By Shuki Greer, Esq.
A friend of mine posted that during these times the marijuana industry has done more to keep people safe, inside their homes than our leaders have. Without opining on the intelligence of our leaders or their decisions, it is clear that she is at least partly right. The cannabis industry is playing a large role in people’s decisions to remain inside. Many people have reported using cannabis to get through the long days, and that it is the only thing keeping them cooped up inside. The days of “Netflix and Chill” are truly upon us.
The numbers also confirm this notion. Dispensaries from Alaska to Colorado have reported lines around the block, similar to those seen at supermarkets and drugstores around the country. Some are seeing a spike in sales of 33%, while others are reporting a 159% jump from the same time last year. One San Francisco dispensary reported having the biggest day of business since recreational sales began there in January of 2018.
Most noteworthy, however, has been the official treatment of dispensaries in this time when nonessential businesses are being forced to close across the country. One state after another is announcing that cannabis businesses are to remain operational. Nevada and Colorado both issued advisories to dispensaries on how to observe social distancing. New York encouraged businesses to allow patients to schedule appointments in an effort to limit overcrowding. Illinois also exempted dispensaries from the list of non-essential businesses that must cease operations. In San Francisco, the city initially didn’t list cannabis businesses as essential, and its health department asked dispensaries to shut down. However, after an outcry from the community and patients across the city, they reversed course and allowed cannabis businesses to remain open. Ultimately California announced that cannabis business was deemed “essential”, allowing them to remain open statewide.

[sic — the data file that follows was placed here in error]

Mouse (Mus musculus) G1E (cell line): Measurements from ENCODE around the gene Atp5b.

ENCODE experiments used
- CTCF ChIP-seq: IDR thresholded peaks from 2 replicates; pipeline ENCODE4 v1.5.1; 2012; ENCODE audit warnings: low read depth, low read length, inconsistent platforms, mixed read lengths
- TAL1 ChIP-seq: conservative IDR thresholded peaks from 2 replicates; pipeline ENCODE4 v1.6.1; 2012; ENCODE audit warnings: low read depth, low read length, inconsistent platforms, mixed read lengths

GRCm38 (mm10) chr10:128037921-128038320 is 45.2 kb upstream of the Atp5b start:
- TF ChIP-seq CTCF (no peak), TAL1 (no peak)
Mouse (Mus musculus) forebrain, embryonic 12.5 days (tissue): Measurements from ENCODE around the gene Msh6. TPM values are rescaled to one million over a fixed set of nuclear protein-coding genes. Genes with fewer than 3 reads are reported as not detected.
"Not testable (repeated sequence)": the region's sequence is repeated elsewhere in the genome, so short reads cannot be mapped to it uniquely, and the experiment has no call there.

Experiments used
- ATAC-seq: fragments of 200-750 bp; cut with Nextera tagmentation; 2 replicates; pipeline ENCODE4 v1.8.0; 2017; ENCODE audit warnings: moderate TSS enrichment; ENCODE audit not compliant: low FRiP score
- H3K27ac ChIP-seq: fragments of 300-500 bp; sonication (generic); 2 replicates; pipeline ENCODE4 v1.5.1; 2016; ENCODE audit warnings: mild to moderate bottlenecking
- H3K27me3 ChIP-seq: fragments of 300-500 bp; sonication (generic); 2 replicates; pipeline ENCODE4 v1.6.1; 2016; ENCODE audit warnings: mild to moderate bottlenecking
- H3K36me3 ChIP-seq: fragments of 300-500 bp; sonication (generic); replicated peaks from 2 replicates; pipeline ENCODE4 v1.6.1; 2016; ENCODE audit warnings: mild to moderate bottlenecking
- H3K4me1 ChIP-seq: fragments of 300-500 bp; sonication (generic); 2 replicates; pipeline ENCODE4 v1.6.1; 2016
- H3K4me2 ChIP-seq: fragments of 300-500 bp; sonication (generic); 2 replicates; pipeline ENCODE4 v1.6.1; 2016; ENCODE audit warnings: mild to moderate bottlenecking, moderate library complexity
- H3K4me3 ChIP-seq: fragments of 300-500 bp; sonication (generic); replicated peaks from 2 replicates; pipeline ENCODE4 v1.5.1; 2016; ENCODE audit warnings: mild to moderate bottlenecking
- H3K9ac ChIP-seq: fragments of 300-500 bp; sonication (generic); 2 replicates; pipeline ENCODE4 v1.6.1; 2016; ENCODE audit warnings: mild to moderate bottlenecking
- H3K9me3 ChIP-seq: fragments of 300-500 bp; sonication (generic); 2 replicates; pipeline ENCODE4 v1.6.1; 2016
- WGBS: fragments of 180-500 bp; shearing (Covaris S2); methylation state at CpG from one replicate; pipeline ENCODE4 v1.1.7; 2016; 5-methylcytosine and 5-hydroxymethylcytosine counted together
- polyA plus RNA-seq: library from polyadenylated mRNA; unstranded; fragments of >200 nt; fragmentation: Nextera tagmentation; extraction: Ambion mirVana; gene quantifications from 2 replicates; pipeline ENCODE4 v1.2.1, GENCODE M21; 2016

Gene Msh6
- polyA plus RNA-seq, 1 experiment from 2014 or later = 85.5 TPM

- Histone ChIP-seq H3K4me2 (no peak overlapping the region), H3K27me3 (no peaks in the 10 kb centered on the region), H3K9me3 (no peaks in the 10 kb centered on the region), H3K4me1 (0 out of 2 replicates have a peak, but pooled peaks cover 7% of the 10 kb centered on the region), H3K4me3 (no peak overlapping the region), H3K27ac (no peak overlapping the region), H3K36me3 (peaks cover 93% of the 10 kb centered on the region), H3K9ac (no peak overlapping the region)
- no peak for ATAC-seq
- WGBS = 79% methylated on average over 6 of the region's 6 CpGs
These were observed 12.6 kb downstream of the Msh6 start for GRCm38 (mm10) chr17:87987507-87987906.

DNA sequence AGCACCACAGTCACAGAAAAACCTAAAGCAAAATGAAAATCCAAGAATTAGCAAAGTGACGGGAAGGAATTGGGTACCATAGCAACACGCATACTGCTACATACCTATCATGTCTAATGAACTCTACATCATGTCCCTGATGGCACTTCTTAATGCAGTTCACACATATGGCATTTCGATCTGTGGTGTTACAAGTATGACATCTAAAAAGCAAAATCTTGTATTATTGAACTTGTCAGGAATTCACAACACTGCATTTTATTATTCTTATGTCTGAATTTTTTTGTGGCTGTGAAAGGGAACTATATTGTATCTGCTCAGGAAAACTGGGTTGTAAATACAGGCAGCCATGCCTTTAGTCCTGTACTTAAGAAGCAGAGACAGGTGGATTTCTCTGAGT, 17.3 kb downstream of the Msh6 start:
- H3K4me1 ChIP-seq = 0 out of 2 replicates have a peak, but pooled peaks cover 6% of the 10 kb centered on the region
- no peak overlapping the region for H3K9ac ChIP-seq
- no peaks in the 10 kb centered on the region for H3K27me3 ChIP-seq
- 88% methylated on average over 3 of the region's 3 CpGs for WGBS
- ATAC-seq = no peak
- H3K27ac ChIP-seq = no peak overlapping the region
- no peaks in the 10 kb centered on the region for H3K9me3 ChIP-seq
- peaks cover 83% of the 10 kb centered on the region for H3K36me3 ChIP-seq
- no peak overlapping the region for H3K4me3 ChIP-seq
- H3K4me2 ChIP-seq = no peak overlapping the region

Because not all states have made similar moves, the Marijuana Policy Project, a cannabis legalization organization, penned a letter to all governors urging them to declare medical cannabis businesses “essential” and ensure that they remain open during this crisis. The letter is signed onto by several reputable organizations and can be found in its entirety here:
Think about what all of this means. States are not only declaring dispensaries to be essential businesses, but they are putting out guidelines as to how to expand remote services, maintain good business practices, and safely deliver cannabis to the consumer. Just a few years ago, this would have been unimaginable. The notion of deeming a dispensary to be an “essential business” would have seemed laughable from a governmental perspective. The thought of advising them on how to remain operational in a time of crisis seems even less likely.
In this time when everything seems chaotic, it is important that we take time to reflect on the good in our lives. It is important to remember the blessings we have and to appreciate the times we are living in. The cannabis industry remains young, but it seems to have established itself as a legitimate industry in the minds of our leaders. This is something that should not be taken for granted. I encourage all to take a moment to think about this and appreciate how far we’ve come.